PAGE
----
A novel week of classes has continued in intu shopping centres the length and breadth of the country, from Derby to Bromley, Uxbridge to Manchester (stopping over with Mum in Kibworth en route). And if ever a set-up had had me thinking "this will never work" it's the arrangements I've found at these various venues. Take the picture above, for example. A class in the middle of the Trafford Centre, lit only by an overhead screen. It'll never work you'd think.
And yet, amazingly it did. And look at me all over the screens, by the way. These intu centres do some top notch graphics, with the Trafford Centre (an amazing place that I'd never entered before) having gone the full mile with screens, as well as banners which were to be found in smaller versions in the other stores. The Beano Takeover promotion lasts all month, with my visits being just a small part of it.
And the classes have ended up being an interesting variant on what I normally do. As you'll know, I excel in presenting a 2 hour-plus class teaching how to write and draw comics, at the end of which everyone goes away with a photocopied comic in their hands. These sessions have been only one hour long, though I've stretched the 10.30 morning session to 90 minutes to get as much in as I can, so we manage to get the character-drawing demonstration in, and they draw their own characters while I do their caricatures, then there's little time to do much else other than a quick quiz so they can win the pictures off the flipchart. I've had a stab at creating a comic front cover with 3 of the 4 morning groups so far, and done the "treads on a worm" demo with 3 of them too. But that proves a test of their concentration given the unusual distractions of a shopping centre.
The biggest distraction of all being the ambient noise. In all these workshops, my classroom area has been in a fenced off section in the middle of the mall. And surprisingly the best sound conditions were in the vast and poorly-lit Trafford Centre where I could be heard perfectly. In the other centres, the sound of shoppers all around creates a brouhaha which builds as the day progresses and makes it very hard for anyone a few feet away to hear what I'm saying.
The Uxbridge classroom had been laid out with a nifty Dennis the Menace-striped floor and old school desks with lids and inkwells, and was perfectly photogenic when I arrived. But sadly the desks were scattered so far away that no one could have heard or seen me, so I had to spoil the aesthetics by moving everyone closer to me. Again, it worked and the kids have all gone away with artwork, caricatures, free Beanos, and singing my praises. The parents in particular seem to have been very impressed.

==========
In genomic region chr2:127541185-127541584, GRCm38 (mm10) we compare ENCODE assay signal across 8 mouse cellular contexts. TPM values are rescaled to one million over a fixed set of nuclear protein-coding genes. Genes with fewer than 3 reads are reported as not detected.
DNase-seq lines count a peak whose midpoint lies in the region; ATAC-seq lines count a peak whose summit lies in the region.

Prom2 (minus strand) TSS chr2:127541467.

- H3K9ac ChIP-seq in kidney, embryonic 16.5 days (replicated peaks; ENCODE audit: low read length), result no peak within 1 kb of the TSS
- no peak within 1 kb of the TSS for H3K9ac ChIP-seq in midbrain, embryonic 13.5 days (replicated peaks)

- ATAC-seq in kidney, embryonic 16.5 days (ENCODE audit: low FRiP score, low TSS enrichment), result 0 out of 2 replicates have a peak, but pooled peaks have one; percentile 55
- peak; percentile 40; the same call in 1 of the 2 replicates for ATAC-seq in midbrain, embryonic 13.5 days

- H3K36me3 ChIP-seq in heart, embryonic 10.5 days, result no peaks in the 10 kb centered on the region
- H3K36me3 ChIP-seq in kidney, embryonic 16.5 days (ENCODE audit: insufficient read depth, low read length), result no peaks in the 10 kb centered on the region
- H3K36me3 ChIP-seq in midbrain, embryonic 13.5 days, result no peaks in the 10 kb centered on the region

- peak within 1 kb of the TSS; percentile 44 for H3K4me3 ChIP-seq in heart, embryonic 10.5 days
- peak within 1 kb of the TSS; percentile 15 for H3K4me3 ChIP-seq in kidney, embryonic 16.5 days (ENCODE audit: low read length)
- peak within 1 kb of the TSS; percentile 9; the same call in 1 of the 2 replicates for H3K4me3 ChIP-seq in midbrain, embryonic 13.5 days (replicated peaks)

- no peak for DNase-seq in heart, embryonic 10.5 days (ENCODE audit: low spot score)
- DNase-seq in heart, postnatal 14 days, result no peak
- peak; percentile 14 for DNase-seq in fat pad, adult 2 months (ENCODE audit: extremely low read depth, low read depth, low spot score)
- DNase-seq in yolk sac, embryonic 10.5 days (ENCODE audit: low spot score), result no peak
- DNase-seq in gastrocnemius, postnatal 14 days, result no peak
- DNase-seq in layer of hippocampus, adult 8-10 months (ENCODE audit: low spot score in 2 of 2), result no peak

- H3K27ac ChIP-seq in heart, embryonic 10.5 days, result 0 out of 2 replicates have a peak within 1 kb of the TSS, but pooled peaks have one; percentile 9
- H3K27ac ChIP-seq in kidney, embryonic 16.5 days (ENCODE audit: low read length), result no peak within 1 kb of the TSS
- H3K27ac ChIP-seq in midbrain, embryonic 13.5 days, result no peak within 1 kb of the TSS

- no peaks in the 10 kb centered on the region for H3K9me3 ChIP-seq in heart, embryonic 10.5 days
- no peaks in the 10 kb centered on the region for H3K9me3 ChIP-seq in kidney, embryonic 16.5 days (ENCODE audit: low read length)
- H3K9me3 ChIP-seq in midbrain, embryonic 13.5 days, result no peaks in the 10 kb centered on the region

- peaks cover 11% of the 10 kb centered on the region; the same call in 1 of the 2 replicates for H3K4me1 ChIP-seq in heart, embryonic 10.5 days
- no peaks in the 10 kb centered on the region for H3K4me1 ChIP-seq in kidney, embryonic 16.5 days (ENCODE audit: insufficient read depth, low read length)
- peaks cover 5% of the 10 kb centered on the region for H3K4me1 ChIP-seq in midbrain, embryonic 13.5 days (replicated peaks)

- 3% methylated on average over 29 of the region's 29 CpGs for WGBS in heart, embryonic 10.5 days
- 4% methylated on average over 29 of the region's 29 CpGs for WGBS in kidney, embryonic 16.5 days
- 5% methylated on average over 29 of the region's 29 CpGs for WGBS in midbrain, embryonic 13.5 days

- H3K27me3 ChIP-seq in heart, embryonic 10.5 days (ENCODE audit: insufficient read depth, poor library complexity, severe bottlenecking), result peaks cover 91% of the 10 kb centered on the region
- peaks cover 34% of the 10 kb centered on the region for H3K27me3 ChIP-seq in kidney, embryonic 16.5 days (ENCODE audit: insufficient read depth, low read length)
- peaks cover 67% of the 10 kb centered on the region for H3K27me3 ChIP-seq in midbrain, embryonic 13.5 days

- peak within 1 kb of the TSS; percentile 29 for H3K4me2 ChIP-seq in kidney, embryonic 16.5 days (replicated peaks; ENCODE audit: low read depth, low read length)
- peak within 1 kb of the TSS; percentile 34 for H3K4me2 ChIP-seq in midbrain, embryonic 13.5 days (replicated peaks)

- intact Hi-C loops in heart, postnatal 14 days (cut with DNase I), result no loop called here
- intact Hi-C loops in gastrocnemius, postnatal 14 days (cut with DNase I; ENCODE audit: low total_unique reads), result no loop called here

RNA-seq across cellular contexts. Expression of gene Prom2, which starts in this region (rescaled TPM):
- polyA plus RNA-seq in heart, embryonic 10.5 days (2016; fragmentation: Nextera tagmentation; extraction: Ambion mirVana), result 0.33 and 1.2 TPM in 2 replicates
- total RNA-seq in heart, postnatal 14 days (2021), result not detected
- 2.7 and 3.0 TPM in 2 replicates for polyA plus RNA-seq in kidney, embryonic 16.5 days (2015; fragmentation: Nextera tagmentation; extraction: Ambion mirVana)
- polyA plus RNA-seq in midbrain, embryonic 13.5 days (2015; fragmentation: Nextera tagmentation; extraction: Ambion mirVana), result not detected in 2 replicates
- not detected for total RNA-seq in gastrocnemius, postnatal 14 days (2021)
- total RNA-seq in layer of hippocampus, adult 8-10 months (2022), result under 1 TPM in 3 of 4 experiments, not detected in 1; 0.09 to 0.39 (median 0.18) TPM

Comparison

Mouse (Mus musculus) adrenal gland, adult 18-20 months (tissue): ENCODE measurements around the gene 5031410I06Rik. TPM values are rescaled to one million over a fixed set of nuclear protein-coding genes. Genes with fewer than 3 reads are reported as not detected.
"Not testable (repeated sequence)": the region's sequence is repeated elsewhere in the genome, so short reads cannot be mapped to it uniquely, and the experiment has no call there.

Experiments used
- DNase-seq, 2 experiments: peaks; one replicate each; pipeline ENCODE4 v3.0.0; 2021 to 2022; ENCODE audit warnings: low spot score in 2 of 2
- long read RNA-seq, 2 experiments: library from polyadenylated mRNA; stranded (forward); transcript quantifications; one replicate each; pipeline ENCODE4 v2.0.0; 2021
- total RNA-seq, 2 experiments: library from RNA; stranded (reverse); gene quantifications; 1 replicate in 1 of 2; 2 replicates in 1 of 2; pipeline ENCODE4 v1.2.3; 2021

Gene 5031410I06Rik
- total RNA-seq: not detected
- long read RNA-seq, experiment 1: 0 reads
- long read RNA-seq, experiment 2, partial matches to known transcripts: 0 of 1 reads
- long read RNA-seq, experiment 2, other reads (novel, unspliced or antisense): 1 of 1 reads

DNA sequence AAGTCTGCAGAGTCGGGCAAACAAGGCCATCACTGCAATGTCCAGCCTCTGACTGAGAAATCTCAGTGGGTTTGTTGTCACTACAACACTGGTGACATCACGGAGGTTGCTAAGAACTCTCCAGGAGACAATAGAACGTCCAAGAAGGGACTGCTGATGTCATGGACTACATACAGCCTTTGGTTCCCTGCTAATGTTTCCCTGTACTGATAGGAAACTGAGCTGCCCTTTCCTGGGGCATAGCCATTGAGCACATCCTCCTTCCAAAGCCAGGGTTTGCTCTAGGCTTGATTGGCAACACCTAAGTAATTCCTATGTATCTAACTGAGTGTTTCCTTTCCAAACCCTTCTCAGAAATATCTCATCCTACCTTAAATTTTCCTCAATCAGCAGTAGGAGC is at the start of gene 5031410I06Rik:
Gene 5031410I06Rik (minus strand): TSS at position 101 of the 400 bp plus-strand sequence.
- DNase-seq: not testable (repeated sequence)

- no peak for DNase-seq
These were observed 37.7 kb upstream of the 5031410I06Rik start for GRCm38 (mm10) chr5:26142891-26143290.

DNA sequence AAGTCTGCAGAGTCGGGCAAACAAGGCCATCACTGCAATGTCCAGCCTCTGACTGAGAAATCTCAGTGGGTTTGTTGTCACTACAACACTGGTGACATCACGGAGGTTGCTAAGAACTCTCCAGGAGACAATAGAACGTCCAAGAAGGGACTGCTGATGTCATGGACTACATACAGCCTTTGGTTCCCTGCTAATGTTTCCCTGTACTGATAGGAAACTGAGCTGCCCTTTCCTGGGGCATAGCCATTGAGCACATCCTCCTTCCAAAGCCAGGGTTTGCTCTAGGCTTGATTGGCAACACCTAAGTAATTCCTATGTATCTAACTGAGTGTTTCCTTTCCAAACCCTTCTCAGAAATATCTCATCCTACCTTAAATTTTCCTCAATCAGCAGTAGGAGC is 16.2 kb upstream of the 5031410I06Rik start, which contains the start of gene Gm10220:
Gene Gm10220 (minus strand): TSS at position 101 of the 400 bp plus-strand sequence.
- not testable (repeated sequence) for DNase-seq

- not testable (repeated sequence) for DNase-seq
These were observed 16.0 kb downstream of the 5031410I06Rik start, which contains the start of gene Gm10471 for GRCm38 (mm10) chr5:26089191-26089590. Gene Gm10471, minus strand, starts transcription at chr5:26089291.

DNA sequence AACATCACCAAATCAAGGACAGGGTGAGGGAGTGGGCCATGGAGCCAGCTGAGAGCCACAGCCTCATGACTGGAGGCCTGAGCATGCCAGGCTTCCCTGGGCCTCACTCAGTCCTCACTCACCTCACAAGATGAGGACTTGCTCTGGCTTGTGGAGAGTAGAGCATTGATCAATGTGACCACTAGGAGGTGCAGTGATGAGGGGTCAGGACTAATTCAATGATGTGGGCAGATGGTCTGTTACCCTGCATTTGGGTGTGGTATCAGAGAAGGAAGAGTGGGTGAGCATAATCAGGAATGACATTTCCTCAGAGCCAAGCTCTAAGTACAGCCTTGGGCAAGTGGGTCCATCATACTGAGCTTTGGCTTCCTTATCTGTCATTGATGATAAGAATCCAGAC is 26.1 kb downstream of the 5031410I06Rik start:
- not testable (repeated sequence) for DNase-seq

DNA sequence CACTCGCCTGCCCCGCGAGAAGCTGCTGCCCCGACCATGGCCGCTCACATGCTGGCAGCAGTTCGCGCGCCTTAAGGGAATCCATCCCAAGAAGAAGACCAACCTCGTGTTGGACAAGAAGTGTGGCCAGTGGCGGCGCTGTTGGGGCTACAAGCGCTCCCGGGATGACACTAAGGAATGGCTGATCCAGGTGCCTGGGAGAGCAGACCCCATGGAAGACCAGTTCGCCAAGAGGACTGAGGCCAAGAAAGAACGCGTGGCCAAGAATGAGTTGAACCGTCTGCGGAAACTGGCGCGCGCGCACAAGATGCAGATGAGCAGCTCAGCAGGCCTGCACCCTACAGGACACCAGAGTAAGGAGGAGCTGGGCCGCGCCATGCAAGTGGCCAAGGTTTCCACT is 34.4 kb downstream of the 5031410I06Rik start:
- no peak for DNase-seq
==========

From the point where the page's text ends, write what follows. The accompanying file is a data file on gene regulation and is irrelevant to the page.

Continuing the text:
Another big hurdle with these novelty classes is that you can't control the workspace, can't stop people dropping-in late, and can't control the size of someone's family. Which means, though I try and make it clear that the class is suitable for 7 year olds and over only, I've had tiny kids in every class. 6 years olds, 5 year olds, 4 year olds, 3 year olds, you name it, they've wound up in there. And though I'm happy to accommodate them, it does make it some of the performances a little bit of a struggle. Then when they come to do their artwork and, while the diligent 8 and 9 year olds are working hard, the 5 year old says "finished" after 30 seconds and comes up to you with a drawing that looks like someone's given LSD to a spider and told it to make a web, it's hard to find ways to keep them busy. I fear some sessions have seen me go from "visiting star artist from the Beano" to not-very-good creche manager. At least, so far, nobody's burst into tears.
I've also managed to get some good drawings done on the flipcharts, which I do hope all the shopping centres have been treasuring. (They're all in skips 5 minutes after I leave, I know that). Actually it's only the main splash page that I leave with the centre, all the other pages being taken home by kids. For example these two. They ask for a rabbit singing Chas & Dave and a Hulkbuster, that's what they get.
Still to come are Merry Hill in Dudley and Braehead in Glasgow, and my month's run at Edinburgh will have been considerablly boosted in its funding. July may have been a wicked month, and more in the Carson McCullers sense than the modern term, with a solid run of classes in the most testing of situations, but by golly if everyone pays up it'll all have been worth while. (I am currently owed nearly twice what I earned in the whole of 1986. And I sincerely hope they'll all be paying by BACs, cos I drive to Edinburgh tomorrow morning).
Kev F Sutherland, as well as writing and drawing for The Beano, Marvel, Doctor Who et al, runs Comic Art Masterclasses in schools, libraries and art centres - email for details, and follow him on Facebook and Twitter. View the promo video here.